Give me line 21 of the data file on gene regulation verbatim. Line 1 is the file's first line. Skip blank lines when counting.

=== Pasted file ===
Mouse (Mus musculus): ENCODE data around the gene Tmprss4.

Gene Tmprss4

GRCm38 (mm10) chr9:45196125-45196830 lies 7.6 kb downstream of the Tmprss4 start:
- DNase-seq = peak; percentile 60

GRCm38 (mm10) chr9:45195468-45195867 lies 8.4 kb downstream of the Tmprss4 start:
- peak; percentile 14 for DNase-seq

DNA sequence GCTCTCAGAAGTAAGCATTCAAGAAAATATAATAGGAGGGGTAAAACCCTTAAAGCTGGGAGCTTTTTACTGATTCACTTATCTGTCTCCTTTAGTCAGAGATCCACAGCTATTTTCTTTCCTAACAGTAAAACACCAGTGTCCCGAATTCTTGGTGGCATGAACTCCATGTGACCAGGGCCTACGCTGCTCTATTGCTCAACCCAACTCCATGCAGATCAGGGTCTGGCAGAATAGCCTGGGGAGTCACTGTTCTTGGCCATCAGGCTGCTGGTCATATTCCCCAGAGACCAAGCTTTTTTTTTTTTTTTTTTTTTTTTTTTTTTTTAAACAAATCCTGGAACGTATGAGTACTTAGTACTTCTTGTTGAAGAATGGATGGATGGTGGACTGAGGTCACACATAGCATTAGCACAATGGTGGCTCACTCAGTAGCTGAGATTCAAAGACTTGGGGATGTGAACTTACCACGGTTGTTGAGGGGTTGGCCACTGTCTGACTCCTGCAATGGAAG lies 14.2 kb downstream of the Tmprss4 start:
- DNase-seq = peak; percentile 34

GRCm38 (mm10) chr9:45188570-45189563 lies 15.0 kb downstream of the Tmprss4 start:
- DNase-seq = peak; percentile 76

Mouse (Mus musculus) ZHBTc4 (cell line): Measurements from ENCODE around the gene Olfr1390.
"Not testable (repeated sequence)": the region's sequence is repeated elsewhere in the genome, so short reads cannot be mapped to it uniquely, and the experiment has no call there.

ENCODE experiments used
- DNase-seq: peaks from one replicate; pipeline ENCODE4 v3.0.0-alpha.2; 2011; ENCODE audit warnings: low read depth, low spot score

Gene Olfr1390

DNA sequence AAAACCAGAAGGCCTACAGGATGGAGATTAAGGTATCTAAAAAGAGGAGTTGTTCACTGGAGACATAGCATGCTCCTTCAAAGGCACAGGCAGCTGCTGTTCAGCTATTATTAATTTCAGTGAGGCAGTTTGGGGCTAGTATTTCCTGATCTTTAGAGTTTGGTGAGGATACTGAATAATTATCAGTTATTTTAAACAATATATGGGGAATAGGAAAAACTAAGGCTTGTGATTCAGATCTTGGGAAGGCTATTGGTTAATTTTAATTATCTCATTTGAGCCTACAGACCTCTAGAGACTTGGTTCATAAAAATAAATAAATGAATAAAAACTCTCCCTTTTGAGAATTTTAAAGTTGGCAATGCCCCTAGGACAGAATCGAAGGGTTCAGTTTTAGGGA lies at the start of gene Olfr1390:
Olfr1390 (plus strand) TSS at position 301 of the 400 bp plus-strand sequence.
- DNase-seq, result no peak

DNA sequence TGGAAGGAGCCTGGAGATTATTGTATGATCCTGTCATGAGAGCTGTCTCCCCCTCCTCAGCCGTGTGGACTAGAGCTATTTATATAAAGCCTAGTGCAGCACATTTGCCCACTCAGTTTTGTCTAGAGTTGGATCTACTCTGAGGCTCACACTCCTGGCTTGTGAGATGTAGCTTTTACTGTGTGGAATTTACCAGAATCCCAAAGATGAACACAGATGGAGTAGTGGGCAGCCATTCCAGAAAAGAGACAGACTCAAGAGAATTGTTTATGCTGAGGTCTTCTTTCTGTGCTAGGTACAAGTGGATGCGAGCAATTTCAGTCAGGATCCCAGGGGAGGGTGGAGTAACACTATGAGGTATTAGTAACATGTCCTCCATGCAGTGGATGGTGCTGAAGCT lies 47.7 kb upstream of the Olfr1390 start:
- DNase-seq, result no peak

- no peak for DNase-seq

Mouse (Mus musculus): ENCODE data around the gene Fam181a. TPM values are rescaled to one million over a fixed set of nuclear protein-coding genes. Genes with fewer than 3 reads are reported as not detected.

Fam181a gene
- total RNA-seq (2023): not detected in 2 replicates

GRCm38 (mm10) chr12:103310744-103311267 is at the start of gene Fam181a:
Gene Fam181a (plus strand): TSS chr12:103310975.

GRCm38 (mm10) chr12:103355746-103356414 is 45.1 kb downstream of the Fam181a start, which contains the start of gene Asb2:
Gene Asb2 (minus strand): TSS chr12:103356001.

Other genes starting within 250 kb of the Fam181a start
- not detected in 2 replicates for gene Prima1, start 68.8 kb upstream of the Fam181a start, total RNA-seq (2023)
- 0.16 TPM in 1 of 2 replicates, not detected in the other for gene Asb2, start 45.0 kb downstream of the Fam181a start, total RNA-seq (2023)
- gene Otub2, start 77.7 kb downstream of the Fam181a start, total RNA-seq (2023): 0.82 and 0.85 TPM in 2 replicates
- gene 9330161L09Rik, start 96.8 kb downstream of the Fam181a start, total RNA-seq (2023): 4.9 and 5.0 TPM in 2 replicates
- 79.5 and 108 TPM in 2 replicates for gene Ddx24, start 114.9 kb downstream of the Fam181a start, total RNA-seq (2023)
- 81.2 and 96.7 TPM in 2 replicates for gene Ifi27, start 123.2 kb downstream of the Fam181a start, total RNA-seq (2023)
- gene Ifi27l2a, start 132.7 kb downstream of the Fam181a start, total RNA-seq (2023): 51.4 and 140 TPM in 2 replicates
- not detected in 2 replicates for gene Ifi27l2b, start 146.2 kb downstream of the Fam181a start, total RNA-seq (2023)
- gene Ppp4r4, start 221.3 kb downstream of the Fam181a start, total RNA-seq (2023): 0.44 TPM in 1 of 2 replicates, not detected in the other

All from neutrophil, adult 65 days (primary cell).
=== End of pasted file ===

- no peak for DNase-seq